Life Insurance  

Provider enters protection market at time of need

Scottish Widows’ re-entry into the adviser protection market comes at an time of “urgent need” in the UK, with a decline in criticial illness and income protection take-up, its first report has warned.

In the six-page Protection Report: State and Private Welfare, the provider warned that only 8 per cent of people in the UK have critical illness cover, while a mere 4 per cent have income protection.

It claimed that both products have seen a decline in take-up over the past two years, despite the changes to state funding creating a wider gap between the income available from state support and a person’s regular income.

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The report said: “Our research found the average personal income a year in the UK was £21,500 before tax. But if an individual were to lose their income due to accident or illness, and received the disability living allowance – currently £7,000 – this would leave an income gap of £14,500 a year that would need to be plugged.”

Esther Dijkstra, head of protection for Scottish Widows, said that in general people avoided planning for the worst.

She said: “People are over-optimistic, and think that if the worst happens, the government will help them, or they can just cut back on their spending. But this is difficult to do and people do not have a buffer.

“Also, if you do have to go through something terrible like cancer, people will still want to enjoy life when they can, so cutting back is not always an option.”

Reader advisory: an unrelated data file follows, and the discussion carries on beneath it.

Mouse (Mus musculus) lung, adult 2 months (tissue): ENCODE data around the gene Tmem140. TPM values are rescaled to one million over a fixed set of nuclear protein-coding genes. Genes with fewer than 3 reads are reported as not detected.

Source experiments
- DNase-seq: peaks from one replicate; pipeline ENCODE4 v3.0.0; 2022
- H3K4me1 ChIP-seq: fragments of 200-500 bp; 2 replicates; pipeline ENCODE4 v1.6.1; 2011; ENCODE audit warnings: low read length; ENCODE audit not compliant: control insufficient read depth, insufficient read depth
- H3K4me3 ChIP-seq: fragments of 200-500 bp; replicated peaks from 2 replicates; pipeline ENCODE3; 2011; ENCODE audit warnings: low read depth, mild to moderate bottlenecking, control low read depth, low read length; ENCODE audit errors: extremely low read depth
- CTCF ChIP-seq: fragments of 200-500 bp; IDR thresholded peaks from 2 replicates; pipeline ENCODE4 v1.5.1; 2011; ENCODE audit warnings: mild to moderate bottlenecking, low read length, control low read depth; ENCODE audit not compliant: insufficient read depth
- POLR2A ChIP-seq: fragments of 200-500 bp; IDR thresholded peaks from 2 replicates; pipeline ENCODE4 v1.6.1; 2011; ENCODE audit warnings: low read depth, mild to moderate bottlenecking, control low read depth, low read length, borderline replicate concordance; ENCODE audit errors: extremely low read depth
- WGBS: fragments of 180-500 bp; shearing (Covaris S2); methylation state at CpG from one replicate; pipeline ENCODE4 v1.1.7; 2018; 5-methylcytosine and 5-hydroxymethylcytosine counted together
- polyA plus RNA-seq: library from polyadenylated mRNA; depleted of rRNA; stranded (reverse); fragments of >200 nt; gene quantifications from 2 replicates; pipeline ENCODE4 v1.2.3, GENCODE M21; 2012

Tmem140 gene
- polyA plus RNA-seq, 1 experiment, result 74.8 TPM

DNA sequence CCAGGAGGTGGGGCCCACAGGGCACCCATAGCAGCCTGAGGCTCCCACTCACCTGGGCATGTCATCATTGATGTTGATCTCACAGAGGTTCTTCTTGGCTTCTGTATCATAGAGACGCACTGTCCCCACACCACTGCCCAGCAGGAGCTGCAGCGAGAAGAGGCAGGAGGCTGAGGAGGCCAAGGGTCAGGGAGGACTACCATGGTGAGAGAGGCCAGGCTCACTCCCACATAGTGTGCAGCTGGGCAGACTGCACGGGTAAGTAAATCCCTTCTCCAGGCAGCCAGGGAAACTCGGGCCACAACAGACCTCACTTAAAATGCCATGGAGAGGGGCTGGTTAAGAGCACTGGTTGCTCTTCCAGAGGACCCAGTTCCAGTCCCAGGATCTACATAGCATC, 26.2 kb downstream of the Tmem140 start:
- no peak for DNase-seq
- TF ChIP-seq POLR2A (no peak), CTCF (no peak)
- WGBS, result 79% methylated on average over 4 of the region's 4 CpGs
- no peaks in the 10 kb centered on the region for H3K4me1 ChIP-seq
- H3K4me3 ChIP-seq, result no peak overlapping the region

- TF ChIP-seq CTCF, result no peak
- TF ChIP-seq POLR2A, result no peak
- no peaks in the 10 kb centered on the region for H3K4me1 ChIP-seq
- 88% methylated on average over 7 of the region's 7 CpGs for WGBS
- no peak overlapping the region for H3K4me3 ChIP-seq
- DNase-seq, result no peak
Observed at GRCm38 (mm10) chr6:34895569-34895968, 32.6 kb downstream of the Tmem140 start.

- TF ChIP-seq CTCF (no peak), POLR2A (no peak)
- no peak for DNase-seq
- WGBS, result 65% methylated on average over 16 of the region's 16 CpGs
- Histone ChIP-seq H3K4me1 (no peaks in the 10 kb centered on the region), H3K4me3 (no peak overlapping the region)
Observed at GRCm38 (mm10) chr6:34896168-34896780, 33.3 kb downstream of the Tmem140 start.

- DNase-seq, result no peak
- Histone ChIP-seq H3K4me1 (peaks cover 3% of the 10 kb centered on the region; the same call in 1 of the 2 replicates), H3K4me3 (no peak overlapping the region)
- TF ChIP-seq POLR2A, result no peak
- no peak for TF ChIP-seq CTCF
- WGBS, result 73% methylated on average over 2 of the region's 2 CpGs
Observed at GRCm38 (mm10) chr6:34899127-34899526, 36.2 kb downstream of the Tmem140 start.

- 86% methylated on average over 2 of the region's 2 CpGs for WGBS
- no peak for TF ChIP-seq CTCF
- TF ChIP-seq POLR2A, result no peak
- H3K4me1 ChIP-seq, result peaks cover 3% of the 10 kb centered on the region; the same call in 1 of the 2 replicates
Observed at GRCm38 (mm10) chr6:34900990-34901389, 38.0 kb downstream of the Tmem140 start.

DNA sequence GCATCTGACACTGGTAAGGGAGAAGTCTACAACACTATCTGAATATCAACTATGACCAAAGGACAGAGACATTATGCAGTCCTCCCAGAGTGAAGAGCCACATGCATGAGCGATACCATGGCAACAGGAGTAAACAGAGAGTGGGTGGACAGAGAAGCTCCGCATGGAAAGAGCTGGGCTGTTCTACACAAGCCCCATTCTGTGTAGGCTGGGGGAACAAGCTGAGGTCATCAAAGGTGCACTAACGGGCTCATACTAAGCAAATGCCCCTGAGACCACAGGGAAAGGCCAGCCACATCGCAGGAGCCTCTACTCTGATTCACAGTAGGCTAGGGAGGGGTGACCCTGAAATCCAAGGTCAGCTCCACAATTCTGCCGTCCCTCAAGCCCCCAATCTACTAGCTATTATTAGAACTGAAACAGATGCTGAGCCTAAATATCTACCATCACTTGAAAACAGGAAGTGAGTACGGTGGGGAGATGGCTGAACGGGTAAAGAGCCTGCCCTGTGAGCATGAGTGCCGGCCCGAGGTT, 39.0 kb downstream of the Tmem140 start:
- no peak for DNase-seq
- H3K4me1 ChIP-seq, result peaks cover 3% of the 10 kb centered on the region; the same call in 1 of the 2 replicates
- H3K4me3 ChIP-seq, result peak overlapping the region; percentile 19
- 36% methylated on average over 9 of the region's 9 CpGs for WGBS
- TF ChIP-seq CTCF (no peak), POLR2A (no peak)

Ms Dijkstra added that, as an integral part of their ‘duty of care’ to clients, IFAs should encourage them to consider protection.

She said: “Sometimes people just want to come to an IFA for specific advice, such as on a pension plan, and it is not always easy to move the conversation onto protection, but it is a growing need.”

Adviser view

Tony Larkins, managing director of Cambridgeshire-based Beacon Wealth, said: “As financial planners, when we see a client we talk about everything – their goals, aspirations and what to do if things go wrong.

“I think that most people who are advised, however, are the wealthier clients, possibly those approaching retirement and with a lot of money. These people are least likely to need income protection.

“The type of client that needs to protect their income are younger workers; lower-earners. These used to be helped by direct sales forces and now they are not getting served by advisers, a problem that has come about as a result of the RDR. Those who need advice most are not getting it.”